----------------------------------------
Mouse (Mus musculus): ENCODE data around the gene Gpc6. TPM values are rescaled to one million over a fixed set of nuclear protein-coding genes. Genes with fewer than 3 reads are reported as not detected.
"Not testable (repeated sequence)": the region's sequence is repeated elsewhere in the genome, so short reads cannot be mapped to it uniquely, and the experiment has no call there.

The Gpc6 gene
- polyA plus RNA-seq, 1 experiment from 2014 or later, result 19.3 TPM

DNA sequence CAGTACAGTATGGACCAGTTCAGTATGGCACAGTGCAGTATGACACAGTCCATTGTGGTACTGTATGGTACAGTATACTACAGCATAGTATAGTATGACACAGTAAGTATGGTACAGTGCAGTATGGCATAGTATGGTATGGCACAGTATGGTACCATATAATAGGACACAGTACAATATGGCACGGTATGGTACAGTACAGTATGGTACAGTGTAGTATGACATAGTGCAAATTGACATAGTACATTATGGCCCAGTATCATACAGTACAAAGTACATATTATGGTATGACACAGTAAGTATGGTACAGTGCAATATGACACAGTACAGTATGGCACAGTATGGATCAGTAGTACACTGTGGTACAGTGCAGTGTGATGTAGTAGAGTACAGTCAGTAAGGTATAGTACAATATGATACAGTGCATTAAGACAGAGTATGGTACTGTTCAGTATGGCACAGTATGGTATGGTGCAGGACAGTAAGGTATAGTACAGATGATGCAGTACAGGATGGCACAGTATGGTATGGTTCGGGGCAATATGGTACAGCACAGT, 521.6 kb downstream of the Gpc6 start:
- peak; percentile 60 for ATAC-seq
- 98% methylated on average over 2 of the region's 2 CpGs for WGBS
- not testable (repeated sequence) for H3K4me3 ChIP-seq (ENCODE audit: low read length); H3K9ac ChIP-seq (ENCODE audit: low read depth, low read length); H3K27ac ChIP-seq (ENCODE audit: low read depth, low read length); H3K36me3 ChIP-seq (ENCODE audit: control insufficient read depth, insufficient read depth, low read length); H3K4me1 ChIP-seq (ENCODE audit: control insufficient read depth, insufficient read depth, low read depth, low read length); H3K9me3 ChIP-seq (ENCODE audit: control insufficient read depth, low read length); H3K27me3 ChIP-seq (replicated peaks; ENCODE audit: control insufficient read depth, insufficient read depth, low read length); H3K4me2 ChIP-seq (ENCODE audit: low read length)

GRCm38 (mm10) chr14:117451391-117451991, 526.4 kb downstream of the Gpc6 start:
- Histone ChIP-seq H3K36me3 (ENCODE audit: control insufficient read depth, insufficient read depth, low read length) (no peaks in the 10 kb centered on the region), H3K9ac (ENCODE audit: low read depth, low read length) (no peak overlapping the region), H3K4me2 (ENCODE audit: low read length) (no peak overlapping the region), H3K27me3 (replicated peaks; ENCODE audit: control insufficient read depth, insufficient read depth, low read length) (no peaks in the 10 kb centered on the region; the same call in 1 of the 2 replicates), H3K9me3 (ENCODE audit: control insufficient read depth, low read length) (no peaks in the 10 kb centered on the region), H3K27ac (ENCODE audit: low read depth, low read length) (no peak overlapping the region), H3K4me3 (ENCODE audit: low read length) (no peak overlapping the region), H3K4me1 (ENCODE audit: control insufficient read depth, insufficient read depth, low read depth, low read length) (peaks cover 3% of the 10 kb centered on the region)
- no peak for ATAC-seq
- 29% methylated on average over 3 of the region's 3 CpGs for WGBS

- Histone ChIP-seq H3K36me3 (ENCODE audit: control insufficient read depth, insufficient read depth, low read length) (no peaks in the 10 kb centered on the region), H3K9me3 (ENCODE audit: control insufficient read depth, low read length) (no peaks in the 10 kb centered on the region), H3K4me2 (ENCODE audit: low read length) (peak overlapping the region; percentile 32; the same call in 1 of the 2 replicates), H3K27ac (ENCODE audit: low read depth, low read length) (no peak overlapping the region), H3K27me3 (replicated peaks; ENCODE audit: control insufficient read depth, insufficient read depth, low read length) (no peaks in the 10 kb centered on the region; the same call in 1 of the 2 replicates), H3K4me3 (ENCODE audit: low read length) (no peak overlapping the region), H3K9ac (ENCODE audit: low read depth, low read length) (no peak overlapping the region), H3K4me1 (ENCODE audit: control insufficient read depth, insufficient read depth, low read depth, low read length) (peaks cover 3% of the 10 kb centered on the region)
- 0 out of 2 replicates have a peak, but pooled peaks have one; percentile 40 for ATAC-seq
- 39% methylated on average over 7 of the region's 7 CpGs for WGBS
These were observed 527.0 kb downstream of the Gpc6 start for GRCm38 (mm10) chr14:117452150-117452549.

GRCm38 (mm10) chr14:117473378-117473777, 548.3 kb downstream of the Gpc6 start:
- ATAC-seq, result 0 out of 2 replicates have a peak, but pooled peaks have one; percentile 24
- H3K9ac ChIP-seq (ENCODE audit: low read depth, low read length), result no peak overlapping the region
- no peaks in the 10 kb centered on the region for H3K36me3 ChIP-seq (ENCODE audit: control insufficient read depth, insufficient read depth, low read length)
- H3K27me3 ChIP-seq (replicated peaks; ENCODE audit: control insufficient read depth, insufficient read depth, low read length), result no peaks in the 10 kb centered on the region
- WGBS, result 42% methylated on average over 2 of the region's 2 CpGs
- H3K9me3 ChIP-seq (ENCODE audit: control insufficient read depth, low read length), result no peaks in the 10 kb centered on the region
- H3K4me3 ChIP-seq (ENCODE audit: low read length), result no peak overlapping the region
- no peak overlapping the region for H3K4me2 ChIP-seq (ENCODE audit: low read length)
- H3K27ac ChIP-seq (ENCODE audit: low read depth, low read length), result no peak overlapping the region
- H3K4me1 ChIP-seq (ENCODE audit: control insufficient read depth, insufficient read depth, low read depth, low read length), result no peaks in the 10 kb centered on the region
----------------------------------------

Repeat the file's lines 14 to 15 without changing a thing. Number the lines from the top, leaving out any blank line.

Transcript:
- 0 out of 2 replicates have a peak, but pooled peaks have one; percentile 40 for ATAC-seq
- 39% methylated on average over 7 of the region's 7 CpGs for WGBS